Batch interviewing


Interviewing can be expensive for a number of reasons.

For interviewees:

For interviewers:

For recruiters:

(Thx, Megha, for feedback regarding problem/solution presentation!)


Schedule interviews in blocks, eg 5 back-to-back interviews in a day.

Perform a quick evaluation after each interview, eg 45 minutes of interview, 10 minutes of eval, 5 minutes to transition.

Huddle at the end of the day, ask each interviewer to vote, stack rank candidates, and make hiring decisions.


Enable interviewees to efficiently gain experience, and administrators and recruiters to efficiently schedule, by adding interview blocks to a standard process.

Eliminate a source of institutional bias in the hiring pipeline by moving interviews to the candidate.

Amortize warm-up cost and increase evaluation accuracy by asking the same question repeatedly.


Batch interviewing, aka on-campus interviewing, is common at some schools, notably Waterloo, which in my experience consistently produces high-performing candidates. (Students also gain an uncommon amount of practical experience through their co-op program.)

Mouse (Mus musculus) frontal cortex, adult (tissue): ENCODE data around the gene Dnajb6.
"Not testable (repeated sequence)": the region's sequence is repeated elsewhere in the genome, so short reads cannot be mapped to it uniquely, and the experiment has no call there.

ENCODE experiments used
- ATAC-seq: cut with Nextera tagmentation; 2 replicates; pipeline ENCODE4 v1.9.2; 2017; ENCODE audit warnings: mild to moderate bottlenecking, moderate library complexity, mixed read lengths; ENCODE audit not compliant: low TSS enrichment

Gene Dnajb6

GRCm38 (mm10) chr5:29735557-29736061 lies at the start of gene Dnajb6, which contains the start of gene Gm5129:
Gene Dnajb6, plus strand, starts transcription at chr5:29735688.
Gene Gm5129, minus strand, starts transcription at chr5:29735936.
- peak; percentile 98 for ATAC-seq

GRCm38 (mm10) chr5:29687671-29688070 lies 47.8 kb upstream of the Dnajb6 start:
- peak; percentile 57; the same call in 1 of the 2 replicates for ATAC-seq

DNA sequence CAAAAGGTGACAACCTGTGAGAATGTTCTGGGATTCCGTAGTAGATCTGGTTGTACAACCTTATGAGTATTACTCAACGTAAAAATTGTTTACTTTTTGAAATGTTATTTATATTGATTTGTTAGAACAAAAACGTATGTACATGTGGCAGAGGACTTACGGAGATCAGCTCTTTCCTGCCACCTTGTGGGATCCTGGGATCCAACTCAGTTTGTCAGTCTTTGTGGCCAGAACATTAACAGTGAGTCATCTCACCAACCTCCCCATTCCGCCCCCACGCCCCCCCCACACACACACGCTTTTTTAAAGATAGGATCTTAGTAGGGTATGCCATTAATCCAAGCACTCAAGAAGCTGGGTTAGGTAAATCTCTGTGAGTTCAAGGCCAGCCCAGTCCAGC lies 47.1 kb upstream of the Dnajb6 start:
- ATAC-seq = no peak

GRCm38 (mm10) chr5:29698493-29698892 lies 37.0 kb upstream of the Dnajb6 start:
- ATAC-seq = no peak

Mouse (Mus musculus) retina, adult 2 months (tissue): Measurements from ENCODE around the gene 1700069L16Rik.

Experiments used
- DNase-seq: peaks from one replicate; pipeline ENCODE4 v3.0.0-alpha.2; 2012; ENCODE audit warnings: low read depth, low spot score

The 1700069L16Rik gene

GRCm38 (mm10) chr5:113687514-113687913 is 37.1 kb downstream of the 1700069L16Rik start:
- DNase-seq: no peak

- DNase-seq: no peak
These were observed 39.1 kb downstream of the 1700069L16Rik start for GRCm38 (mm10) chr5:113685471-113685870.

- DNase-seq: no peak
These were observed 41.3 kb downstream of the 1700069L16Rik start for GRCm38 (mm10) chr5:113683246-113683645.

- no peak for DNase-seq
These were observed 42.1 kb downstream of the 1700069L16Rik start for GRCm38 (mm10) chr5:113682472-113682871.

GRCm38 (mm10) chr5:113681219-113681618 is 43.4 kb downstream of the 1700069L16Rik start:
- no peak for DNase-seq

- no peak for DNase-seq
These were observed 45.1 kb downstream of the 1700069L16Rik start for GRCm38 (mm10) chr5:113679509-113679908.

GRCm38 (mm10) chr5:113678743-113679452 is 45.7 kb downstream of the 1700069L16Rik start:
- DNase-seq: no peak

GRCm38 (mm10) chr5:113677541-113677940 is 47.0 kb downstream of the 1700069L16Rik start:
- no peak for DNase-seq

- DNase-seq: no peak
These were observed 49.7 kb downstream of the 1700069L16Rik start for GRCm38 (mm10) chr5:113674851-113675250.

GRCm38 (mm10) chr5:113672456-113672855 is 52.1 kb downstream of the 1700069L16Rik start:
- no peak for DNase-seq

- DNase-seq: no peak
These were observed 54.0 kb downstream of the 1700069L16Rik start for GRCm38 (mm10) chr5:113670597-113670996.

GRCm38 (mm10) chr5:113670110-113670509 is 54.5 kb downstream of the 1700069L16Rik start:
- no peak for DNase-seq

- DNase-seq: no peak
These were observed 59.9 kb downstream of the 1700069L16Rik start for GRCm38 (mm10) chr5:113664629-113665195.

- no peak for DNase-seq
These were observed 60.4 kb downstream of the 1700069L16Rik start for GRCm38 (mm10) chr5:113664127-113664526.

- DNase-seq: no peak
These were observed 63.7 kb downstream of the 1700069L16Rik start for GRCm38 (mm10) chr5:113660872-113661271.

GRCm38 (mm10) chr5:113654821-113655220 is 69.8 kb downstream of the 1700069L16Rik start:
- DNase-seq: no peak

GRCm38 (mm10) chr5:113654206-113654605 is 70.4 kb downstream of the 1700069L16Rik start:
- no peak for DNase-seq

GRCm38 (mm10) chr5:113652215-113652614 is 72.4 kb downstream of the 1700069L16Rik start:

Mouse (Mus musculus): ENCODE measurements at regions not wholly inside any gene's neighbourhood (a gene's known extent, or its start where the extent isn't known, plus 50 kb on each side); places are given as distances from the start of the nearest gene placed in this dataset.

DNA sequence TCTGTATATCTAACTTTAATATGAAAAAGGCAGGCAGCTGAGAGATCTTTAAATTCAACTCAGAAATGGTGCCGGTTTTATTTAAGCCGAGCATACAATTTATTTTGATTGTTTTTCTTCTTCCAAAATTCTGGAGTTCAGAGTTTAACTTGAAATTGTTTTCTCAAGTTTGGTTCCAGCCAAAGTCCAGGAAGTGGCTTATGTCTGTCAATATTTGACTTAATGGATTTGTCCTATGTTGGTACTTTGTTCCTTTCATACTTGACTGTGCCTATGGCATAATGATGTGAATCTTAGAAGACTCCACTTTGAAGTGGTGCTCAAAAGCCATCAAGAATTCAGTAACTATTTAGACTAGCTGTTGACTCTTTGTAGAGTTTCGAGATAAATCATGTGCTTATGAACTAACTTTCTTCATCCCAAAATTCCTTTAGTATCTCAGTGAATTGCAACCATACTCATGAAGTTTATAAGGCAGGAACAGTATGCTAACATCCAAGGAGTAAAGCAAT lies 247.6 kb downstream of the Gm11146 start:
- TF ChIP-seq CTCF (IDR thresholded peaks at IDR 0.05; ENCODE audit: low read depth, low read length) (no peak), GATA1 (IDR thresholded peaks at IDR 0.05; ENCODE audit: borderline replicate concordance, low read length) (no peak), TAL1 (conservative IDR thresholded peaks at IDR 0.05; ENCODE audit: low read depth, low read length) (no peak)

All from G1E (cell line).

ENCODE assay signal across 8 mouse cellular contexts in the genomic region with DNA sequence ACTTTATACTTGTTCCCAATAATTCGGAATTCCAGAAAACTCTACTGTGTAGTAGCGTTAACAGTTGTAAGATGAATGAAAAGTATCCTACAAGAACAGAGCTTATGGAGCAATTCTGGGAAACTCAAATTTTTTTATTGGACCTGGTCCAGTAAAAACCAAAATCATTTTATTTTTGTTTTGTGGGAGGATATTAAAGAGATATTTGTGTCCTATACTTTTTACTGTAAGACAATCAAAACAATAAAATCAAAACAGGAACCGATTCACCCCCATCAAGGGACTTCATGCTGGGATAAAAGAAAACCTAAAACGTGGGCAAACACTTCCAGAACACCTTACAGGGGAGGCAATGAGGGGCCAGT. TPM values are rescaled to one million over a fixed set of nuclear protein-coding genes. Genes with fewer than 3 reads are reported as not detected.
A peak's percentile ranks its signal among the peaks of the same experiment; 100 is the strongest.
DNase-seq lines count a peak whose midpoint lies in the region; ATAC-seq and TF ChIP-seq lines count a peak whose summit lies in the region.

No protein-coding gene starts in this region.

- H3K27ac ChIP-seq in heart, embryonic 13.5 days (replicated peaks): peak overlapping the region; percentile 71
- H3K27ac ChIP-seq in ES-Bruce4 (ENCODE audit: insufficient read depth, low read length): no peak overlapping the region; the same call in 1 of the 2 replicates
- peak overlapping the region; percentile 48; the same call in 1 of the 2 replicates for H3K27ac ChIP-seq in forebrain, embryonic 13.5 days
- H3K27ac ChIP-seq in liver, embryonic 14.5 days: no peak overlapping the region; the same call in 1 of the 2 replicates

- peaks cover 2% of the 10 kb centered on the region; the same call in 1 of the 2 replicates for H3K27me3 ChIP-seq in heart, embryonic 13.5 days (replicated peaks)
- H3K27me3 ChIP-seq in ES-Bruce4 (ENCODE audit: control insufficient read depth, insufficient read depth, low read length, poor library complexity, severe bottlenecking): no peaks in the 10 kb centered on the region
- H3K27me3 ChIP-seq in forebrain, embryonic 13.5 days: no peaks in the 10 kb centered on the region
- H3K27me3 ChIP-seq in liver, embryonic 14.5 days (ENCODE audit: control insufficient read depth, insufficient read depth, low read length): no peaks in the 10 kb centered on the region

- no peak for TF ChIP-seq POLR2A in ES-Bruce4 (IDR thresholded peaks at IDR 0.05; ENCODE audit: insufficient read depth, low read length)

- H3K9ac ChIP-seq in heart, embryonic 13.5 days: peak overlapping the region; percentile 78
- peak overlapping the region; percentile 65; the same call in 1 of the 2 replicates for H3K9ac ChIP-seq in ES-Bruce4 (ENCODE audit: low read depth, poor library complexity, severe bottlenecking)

Uber runs a day of batch interviews at CSUMB in the spring for summer internships.

My experience with batch interviewsing came from a two-day interview batch in Japan.

All these examples involve travel, which may have an impact on the value, ie would batch interviews provide the same cost/benefit when used at a business' location?

One of the primary concerns I've heard expressed is the cost of finding a time that works for candidates, ie traditional scheduling seems optimized for meeting candidates when they're ready. I'm curious to experiment with publishing a interview block, eg we hire on Fridays, to test this.

Ashwin Raghav shared his experience (thx!):


Thoughts? Suggestions? Hit me up @erikeldridge


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